They are arranged in a hierarchical structure starting with a root object 0/0. This root object is there for data management reasons. It does not mean the RIPE NCC has any administrative authority over the whole IPv4 address space.

The next level down in the hierarchy after the root object includes placeholder objects representing the /8 ranges of address space that the RIPE NCC is administratively responsible for. There are also top-level legacy objects. These are outside the administrative control of the RIPE NCC but still used by resource holders within the RIPE NCC service region. These are generally smaller than a /8 but hierarchically on the same level. In other words, the root object is the parent of all the top-level legacy objects and these /8 placeholder objects. There may be other placeholder objects outside these /8 objects for historical reasons. These will be cleaned up at some point in the future. There are also some allocations to members that have no parent placeholder object.

The different types of data can be recognised by the “status:” and “mnt-lower:” attribute values. The root object and all the placeholder objects will have a status ‘ALLOCATED UNSPECIFIED'. But some of the member allocations may also have this status. If it has this status and has a RIPE NCC mntner as the “mnt-lower:”, then it is an administrative block. All the legacy objects will have the status ‘LEGACY'.

The RIPE NCC has directly issued address space to its members and End Users from the placeholder administrative objects. Again, these are recognised by the “status:” and “mnt-lower:” attribute values. Most allocations to members have a status ‘ALLOCATED PA'. But a few will also have the status ‘ALLOCATED UNSPECIFIED' or ‘ALLOCATED PI'. They will all have the members mntner as “mnt-lower:”. The assignments made by the RIPE NCC will have a status ‘ASSIGNED PI' or ‘ASSIGNED ANYCAST'.

Within the hierarchy, these allocations and assignments made from the administrative blocks are on the same level. They all have the placeholder objects as their parent. All of these allocations and assignments are required to have a reference to an organisation object. Although the “org:” attribute is syntactically optional in an inetnum object, this requirement is set by software business rules.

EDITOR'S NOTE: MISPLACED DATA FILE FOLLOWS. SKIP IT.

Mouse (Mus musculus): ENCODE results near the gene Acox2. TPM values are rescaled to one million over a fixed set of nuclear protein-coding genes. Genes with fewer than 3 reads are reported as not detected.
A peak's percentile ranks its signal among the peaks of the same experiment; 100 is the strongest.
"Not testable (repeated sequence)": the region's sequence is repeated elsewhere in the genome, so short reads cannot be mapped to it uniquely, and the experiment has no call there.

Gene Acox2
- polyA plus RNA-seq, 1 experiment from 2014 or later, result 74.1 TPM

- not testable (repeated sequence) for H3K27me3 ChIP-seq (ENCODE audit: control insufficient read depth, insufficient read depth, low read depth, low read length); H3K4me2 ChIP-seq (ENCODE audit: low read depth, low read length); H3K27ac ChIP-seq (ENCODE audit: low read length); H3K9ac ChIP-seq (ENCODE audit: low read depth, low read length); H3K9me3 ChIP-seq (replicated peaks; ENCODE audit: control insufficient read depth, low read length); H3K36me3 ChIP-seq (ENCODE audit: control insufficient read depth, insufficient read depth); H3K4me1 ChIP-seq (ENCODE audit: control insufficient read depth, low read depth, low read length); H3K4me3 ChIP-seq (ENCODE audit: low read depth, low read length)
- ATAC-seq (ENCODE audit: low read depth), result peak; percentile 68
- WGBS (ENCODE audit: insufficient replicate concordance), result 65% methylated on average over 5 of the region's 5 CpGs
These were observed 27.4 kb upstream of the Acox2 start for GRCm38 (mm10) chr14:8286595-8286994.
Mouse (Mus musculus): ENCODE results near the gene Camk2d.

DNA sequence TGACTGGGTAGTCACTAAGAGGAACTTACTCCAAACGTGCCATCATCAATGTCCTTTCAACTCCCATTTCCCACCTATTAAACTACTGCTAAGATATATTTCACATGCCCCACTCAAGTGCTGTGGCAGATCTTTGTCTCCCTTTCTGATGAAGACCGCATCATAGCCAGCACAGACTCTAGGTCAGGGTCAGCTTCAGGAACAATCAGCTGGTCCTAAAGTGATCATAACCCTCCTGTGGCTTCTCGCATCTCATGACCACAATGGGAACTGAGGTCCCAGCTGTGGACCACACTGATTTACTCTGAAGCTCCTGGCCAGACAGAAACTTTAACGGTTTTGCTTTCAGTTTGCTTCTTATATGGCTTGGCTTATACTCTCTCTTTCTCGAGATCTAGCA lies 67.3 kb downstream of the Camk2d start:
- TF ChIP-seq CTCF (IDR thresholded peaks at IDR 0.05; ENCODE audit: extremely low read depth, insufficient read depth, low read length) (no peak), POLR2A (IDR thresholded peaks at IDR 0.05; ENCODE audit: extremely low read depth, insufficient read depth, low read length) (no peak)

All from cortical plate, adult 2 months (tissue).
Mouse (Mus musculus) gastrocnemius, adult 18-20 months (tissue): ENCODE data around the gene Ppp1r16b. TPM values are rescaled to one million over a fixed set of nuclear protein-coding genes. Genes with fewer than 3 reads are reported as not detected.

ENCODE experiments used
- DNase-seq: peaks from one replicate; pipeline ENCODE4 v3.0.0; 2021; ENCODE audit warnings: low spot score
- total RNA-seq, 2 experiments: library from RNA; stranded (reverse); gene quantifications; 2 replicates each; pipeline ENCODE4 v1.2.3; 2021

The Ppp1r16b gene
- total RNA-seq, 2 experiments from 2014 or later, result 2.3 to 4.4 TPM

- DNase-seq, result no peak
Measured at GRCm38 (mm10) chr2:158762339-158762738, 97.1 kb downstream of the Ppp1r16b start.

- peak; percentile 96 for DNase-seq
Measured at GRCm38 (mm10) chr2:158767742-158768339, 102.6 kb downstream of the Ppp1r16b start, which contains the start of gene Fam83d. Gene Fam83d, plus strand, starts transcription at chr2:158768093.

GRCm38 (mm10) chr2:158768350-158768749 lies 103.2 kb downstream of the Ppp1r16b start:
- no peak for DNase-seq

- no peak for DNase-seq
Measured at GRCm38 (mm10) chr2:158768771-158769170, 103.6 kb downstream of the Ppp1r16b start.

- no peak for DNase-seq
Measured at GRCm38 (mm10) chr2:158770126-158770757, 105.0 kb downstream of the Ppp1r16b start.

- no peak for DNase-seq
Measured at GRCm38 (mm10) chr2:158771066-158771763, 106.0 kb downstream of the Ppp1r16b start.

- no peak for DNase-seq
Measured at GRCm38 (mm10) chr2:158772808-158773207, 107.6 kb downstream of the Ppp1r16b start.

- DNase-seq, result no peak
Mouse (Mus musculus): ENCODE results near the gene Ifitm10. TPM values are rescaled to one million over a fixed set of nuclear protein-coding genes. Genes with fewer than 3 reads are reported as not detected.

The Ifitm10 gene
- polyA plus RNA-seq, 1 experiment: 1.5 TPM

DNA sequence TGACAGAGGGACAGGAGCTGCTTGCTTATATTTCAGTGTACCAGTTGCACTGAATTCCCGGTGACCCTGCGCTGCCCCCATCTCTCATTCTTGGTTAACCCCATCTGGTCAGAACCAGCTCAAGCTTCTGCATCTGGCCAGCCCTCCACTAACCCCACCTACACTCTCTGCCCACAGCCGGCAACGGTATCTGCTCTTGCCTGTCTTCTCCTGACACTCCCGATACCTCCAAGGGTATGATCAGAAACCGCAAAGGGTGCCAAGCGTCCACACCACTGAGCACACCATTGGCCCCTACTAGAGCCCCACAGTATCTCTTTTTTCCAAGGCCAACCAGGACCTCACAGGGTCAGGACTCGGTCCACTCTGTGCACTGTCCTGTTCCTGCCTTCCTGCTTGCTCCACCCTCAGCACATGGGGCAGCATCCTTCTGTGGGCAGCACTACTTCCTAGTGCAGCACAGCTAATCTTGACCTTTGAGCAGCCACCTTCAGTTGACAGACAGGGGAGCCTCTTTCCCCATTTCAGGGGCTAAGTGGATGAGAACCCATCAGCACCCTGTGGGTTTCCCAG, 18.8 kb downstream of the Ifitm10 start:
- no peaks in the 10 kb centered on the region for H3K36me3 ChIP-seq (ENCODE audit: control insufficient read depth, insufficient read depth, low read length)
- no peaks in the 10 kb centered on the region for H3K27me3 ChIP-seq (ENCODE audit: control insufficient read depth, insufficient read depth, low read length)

The member allocation objects are partly managed by the RIPE NCC and partly by the member. Because of this joint management, there are two maintainers on the object as the “mnt-by:” - these are the RIPE NCC maintainer and the LIR's default maintainer. If no default maintainer is present yet, the LIR must select it on the LIR Portal account details page. After doing this, the default maintainer will be reflected on all existing and new objects that have joint responsibility. Business rules determine which attributes can only be changed by the RIPE NCC and which ones can be changed by the LIR.

The same principle applies to the assignments made from these administrative blocks. These are jointly managed by the RIPE NCC and either the End User or the sponsoring organisation. The sponsoring organisation is a RIPE NCC member who handles the End User's administration for this resource with the RIPE NCC.

An assignment is the lowest level of the hierarchy. There can be no more specific objects. For the allocations, the hierarchy can continue down several levels of more specific objects. All objects more specific to the allocation are created and managed in the RIPE Database by the member organisation, not by the RIPE NCC.

The allocation can be partitioned to match the member organisation's business structure, or part of it can be sub-allocated to another organisation. Finally, any part of it may be assigned to an End User. Again, the assignment is the lowest level or end point for that part of the hierarchy. All of these levels can be recognised by the status values.

The top-level legacy objects are also jointly managed by the resource holder and the RIPE NCC. Some values in these objects have business rules preventing the resource holder from changing the values. All other parts of the object can be edited in the same way as any other object. Below the top-level legacy object, the resource holder can create as many levels of hierarchy as they wish. All the objects in this legacy hierarchy will have the same status value of ‘LEGACY'. So it is not possible to identify, for example, sub-allocations or assignments in the legacy hierarchy by status.